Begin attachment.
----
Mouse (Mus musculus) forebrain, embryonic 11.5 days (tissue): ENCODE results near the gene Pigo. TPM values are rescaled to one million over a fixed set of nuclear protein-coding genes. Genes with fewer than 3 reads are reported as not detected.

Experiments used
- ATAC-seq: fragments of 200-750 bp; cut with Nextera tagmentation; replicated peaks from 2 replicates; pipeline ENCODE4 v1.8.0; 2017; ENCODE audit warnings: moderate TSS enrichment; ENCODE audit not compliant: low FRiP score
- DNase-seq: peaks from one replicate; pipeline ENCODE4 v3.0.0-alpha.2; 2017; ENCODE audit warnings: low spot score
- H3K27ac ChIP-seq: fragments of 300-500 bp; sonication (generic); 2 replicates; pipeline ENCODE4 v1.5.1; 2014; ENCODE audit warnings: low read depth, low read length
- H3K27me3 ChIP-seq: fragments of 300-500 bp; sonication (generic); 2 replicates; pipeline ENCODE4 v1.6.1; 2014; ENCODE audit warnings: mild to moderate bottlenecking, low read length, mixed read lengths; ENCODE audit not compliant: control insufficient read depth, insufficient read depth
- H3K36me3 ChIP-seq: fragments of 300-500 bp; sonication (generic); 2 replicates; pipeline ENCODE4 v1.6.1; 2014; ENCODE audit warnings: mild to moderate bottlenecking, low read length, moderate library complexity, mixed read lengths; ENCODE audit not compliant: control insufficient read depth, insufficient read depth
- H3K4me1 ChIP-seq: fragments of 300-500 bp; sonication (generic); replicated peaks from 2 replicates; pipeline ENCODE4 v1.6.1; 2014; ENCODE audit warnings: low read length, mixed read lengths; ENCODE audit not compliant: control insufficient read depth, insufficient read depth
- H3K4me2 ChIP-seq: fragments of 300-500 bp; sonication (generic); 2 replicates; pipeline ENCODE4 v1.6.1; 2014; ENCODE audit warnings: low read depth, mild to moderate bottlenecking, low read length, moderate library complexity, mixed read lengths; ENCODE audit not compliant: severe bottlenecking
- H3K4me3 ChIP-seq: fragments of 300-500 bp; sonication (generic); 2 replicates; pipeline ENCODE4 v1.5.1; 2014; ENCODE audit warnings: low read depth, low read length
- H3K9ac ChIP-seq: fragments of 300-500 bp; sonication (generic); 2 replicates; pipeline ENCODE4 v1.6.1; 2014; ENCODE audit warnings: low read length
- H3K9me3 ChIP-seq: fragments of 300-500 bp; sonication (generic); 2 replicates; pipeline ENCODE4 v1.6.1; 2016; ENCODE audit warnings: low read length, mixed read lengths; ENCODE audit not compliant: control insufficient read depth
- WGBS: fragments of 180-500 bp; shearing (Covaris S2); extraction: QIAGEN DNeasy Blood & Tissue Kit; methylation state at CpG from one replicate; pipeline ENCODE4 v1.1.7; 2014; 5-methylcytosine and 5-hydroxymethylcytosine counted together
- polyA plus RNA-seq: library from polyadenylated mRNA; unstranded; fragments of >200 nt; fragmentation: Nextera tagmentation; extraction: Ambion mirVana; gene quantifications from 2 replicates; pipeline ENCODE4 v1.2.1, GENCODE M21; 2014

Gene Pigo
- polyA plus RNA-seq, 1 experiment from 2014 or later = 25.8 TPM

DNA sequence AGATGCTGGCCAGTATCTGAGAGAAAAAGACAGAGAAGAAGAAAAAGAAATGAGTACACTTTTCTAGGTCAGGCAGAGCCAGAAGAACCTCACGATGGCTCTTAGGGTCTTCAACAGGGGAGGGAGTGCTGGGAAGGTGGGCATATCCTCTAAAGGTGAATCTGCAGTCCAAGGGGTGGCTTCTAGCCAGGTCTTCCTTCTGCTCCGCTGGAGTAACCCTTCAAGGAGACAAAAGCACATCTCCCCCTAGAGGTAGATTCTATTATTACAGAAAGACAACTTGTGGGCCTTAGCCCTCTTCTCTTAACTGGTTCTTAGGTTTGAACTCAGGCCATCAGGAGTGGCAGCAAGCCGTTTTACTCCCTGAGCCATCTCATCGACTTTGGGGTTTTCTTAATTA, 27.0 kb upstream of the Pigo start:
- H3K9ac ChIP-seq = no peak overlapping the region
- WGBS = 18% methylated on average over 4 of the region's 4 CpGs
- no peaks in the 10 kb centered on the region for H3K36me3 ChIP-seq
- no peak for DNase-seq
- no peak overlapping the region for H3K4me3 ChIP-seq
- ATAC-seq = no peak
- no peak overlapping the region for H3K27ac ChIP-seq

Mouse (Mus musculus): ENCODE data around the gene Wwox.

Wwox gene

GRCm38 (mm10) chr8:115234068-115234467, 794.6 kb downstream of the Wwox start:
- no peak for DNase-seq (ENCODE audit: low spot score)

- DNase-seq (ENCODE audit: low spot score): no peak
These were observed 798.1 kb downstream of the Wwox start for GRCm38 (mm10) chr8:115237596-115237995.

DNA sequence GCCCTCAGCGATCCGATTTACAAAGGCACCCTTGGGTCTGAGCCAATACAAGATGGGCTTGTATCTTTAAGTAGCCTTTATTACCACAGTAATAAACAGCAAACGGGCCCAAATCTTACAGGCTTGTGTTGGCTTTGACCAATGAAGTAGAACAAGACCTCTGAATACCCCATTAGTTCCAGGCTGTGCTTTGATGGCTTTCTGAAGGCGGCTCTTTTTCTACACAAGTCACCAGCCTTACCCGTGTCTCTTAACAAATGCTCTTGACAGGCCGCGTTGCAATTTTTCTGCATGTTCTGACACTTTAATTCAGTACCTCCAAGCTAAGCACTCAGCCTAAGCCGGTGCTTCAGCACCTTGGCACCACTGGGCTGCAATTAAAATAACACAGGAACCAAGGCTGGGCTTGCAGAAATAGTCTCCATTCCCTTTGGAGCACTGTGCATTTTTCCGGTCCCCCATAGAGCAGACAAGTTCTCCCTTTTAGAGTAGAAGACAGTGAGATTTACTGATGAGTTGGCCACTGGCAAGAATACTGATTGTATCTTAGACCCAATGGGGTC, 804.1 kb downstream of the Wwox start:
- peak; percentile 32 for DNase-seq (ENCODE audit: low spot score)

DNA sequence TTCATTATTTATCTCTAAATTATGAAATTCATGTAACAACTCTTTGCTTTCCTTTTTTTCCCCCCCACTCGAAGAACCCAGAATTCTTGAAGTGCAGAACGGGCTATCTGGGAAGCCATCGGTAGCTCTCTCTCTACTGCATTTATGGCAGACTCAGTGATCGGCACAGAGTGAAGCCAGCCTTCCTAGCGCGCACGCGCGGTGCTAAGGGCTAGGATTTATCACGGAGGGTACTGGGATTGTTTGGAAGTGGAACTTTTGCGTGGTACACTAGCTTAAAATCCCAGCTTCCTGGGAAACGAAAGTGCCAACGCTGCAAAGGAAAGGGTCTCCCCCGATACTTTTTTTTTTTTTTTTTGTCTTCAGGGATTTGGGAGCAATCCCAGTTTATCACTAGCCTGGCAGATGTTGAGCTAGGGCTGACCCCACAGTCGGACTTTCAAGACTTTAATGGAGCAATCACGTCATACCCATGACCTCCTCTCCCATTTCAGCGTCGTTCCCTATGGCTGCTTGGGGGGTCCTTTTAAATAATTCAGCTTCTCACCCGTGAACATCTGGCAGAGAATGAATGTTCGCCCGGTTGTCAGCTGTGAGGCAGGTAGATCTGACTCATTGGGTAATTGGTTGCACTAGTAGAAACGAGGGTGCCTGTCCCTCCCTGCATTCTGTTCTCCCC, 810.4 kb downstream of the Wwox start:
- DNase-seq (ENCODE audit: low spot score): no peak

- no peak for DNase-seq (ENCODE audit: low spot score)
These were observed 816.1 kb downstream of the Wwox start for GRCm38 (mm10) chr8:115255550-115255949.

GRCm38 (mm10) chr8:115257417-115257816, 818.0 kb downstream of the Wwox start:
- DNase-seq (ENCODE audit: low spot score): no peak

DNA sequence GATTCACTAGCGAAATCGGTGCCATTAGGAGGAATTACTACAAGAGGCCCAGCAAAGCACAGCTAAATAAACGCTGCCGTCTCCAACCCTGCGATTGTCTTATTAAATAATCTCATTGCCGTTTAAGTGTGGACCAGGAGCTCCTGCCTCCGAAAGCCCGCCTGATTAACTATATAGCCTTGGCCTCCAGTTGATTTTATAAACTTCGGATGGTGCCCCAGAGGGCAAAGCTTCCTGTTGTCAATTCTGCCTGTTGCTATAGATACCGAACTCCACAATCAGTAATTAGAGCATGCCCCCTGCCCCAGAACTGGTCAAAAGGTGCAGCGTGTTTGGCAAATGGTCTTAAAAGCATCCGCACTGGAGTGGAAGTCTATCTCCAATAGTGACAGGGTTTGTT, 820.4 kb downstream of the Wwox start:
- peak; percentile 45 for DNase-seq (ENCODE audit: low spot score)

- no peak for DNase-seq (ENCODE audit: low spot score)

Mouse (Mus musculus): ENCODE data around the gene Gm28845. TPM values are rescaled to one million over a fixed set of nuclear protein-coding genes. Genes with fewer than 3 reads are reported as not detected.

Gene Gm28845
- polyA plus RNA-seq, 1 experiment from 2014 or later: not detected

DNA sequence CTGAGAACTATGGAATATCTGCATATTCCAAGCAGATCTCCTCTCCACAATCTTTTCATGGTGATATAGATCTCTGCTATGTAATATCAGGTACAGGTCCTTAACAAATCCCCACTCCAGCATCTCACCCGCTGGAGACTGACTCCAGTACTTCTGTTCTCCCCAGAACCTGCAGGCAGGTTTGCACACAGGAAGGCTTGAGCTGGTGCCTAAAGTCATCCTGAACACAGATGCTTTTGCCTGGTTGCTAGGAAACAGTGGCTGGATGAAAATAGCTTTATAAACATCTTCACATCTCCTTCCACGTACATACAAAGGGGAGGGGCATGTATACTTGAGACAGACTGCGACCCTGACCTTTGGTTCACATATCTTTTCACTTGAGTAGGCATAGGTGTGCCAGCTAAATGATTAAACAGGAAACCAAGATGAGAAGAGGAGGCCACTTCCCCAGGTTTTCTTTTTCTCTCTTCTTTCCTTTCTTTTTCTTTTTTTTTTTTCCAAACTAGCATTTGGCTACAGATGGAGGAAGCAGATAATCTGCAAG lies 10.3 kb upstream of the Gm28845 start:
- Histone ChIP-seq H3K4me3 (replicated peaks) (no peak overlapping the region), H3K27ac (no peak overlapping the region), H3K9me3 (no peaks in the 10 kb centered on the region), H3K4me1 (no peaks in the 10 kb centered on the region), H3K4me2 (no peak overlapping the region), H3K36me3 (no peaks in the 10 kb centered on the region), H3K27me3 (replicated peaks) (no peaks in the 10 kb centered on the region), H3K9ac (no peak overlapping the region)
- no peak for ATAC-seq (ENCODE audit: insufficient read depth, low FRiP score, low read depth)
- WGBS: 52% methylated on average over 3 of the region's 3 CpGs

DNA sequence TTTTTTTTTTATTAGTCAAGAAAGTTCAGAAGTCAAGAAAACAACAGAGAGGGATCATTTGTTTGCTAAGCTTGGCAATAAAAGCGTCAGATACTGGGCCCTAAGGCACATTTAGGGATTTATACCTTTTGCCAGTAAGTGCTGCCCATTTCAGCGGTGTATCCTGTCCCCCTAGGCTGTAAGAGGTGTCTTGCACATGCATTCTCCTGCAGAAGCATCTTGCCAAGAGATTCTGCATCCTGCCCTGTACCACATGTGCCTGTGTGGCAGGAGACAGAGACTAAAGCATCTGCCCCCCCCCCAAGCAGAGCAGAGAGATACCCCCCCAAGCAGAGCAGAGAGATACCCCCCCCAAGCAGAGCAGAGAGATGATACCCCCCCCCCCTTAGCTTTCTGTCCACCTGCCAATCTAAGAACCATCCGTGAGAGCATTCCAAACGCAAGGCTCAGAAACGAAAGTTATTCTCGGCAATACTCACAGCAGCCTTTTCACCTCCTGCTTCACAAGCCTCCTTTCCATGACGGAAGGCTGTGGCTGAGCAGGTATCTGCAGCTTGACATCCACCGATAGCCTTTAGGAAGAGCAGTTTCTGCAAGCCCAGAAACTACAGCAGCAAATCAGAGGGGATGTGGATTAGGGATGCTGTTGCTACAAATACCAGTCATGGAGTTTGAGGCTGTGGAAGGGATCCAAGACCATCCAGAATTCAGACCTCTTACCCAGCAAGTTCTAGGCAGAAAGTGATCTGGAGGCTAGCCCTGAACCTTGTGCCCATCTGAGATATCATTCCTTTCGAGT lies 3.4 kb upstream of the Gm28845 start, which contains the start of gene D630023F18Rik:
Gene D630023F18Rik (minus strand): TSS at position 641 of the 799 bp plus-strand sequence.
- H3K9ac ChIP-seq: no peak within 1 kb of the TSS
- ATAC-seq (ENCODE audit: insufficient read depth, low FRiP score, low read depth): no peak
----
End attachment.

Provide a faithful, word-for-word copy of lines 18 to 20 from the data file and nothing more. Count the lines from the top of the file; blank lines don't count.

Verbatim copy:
- H3K9ac ChIP-seq = no peak overlapping the region
- WGBS = 18% methylated on average over 4 of the region's 4 CpGs
- no peaks in the 10 kb centered on the region for H3K36me3 ChIP-seq